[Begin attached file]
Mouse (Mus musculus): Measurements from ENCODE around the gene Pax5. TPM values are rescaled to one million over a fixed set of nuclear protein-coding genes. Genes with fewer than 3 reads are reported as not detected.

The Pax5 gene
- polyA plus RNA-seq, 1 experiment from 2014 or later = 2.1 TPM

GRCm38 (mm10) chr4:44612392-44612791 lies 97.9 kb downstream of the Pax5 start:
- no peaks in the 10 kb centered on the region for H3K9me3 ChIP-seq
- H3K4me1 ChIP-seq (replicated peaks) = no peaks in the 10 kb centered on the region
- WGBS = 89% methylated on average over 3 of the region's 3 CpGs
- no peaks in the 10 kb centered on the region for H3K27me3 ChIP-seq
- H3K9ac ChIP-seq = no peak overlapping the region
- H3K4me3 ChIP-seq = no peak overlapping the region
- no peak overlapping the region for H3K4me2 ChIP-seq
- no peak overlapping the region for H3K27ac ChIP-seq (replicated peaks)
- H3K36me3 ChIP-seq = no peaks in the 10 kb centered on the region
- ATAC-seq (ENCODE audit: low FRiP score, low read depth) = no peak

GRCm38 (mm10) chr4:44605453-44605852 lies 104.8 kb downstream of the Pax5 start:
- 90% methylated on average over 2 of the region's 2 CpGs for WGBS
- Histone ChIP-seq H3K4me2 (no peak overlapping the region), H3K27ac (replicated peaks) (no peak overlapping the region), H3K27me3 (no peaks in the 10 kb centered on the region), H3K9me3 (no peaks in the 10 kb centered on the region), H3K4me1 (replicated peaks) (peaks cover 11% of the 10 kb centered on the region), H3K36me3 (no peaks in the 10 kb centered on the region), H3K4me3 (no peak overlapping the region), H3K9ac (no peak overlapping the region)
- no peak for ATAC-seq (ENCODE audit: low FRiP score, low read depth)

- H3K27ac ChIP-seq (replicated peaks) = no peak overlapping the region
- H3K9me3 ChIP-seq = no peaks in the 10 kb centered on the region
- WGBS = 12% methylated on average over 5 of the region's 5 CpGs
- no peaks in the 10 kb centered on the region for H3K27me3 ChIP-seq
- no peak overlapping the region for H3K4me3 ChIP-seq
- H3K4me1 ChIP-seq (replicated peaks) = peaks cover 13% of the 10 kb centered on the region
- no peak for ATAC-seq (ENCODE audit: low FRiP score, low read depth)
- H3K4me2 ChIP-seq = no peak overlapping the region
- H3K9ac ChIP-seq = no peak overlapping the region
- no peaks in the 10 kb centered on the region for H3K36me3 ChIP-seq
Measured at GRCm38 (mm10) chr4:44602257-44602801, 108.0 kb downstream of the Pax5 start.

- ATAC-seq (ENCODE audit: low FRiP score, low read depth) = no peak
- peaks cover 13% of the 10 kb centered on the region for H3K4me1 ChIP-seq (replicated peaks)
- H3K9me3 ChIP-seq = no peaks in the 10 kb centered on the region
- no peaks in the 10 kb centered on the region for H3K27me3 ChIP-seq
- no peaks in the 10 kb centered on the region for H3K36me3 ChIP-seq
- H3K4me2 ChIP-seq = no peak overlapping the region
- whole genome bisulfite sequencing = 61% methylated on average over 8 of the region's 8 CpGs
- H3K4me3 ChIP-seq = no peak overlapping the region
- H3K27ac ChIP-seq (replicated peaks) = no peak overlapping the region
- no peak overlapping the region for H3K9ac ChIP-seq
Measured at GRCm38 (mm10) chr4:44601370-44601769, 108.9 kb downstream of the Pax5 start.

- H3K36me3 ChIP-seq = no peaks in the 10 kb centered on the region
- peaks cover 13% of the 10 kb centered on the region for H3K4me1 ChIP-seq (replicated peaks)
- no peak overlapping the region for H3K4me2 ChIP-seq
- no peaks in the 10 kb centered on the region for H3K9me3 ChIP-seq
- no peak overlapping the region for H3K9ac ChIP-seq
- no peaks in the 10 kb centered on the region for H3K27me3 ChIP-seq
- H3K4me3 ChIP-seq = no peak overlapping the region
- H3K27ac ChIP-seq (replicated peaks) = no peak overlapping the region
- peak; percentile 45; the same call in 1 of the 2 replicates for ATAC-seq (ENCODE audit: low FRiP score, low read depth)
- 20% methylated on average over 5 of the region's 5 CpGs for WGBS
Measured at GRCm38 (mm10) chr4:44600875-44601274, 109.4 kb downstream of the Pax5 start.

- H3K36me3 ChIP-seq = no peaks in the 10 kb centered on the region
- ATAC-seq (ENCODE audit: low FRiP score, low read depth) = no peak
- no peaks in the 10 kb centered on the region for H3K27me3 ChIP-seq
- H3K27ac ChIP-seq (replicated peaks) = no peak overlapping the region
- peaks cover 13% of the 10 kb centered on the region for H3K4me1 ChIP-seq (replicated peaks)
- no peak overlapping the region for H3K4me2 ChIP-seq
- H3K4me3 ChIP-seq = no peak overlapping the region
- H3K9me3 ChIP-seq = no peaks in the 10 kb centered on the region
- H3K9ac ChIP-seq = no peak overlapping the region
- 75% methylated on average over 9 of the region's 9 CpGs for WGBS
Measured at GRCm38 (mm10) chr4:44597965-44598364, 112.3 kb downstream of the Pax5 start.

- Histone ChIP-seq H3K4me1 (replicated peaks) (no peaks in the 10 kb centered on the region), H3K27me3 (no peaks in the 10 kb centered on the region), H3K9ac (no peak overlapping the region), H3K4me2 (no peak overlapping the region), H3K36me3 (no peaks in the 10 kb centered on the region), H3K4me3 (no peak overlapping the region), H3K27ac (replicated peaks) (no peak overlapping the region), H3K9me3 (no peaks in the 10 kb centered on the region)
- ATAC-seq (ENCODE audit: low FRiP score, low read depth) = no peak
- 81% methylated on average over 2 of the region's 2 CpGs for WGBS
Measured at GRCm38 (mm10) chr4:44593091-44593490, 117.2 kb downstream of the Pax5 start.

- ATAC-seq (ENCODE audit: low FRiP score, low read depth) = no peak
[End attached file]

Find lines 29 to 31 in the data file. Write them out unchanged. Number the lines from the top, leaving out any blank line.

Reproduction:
Measured at GRCm38 (mm10) chr4:44602257-44602801, 108.0 kb downstream of the Pax5 start.

- ATAC-seq (ENCODE audit: low FRiP score, low read depth) = no peak
- peaks cover 13% of the 10 kb centered on the region for H3K4me1 ChIP-seq (replicated peaks)